Florence Nightingale was finally able to sway her parents into letting her study at a hospital in Germany. In 1853, she was hired as Superintendent at the Establishment for Gentlewomen During Temporary Illness, (say that three times fast), in London. She worked there until 1854 when the Secretary of War asked for her help with the Crimean War. She and twenty-eight other nurses were sent to Turkey. As she was there, Florence became very upset about all of the death she saw there, due to unsanitary conditions. She then implemented a sanitary plan of action and the death rate dropped from 42% to 2%. It was around this time that she created the polar area chart. The polar area chart is essentially a pie chart that showed which deaths occurred for whatever reason.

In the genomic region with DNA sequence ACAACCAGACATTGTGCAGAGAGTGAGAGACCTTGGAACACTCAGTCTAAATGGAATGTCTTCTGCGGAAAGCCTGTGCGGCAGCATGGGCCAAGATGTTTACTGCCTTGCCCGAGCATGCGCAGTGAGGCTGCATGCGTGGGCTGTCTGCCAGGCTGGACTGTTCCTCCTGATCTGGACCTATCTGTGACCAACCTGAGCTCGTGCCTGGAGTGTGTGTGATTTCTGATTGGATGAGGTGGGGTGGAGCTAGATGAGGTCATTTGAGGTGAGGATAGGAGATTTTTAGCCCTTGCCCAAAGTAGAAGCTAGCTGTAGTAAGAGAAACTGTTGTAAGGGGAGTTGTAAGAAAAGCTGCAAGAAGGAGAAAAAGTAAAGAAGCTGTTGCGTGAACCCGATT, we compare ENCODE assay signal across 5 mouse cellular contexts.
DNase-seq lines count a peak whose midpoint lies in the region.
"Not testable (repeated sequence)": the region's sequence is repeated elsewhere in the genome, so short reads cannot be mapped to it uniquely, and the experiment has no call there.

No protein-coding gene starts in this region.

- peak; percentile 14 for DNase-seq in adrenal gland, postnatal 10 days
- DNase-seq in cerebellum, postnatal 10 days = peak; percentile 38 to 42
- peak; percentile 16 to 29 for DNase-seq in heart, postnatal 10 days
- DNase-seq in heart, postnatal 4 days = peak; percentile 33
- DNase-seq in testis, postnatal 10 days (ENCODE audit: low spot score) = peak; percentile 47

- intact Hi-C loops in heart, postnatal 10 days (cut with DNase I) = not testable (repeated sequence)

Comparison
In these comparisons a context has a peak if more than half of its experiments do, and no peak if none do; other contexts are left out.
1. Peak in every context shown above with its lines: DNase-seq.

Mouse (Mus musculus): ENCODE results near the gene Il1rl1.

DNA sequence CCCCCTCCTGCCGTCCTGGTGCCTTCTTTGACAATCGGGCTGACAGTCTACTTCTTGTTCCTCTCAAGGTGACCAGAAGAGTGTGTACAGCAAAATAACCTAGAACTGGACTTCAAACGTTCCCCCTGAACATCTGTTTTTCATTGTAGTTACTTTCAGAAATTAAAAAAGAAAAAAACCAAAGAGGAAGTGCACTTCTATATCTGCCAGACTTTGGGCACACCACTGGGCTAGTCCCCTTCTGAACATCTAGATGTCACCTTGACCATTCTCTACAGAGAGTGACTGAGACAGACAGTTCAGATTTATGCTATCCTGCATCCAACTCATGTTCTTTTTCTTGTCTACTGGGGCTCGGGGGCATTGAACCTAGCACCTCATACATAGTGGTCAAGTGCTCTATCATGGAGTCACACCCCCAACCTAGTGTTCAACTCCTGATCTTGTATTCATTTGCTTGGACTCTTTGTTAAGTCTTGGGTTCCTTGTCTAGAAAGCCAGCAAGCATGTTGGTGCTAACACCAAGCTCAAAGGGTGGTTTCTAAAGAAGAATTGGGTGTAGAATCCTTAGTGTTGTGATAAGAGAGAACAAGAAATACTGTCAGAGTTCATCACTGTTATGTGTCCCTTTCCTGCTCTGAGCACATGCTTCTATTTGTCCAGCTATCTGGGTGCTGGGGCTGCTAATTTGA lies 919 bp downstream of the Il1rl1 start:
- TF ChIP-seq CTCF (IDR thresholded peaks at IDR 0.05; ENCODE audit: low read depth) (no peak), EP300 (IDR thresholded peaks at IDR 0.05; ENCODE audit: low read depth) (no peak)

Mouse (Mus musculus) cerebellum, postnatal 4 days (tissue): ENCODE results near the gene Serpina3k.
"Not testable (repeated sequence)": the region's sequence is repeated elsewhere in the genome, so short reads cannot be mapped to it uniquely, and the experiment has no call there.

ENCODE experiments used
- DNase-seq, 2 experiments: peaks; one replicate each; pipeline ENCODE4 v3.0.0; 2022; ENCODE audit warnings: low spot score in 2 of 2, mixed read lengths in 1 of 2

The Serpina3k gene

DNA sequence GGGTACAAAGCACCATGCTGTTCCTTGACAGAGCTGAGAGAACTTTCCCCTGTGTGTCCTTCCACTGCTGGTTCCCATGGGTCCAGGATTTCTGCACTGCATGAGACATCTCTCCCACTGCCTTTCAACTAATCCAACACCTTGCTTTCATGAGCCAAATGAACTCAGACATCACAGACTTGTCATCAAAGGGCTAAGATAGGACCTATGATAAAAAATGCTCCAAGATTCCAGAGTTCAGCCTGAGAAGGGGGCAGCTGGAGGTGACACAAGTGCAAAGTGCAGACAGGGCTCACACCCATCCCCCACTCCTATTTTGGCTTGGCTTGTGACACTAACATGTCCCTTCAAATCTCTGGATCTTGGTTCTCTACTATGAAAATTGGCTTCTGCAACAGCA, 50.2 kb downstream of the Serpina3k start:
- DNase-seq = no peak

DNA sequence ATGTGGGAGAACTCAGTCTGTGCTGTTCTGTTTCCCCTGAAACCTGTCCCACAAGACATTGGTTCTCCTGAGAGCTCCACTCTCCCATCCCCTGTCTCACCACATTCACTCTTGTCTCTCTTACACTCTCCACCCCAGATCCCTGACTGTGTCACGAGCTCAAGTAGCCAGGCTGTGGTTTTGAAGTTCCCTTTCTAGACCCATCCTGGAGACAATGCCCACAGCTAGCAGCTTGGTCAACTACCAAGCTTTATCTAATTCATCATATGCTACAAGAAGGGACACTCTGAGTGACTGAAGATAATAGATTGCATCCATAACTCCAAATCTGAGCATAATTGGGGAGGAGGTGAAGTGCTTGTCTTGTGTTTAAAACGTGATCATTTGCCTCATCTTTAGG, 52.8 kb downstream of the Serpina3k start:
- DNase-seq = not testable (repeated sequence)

In 1859, Florence Nightingale created a nursing school in London and part of the education had to do with sanitary conditions. During the Civil War, Florence Nightingale was asked to come help at a field hospital. Her help with the sanitary conditions led to the formation of the United States Sanitary Commission. She also worked with several doctors and nurses, training them in her sanitary methods.
In 1869, Florence Nightingale partnered with Elizabeth Blackwell to open the Women’s Medical College. Elizabeth Blackwell was the first woman to earn a medical degree in the United States. There will be an article coming soon about her as well. Later Florence worked with Linda Richards. Linda Richards would go on to be known as America’s First Trained Nurse.
In 1883, Queen Victoria awarded Florence Nightingale the Royal Red Cross for her war and nursing efforts. Sadly, in 1896, Florence became ill and was bed-ridden. She used this time to write about hospital planning and she finally succumbed in 1910.
Florence Nightingale was definitely a woman who helped shape this world for the better.
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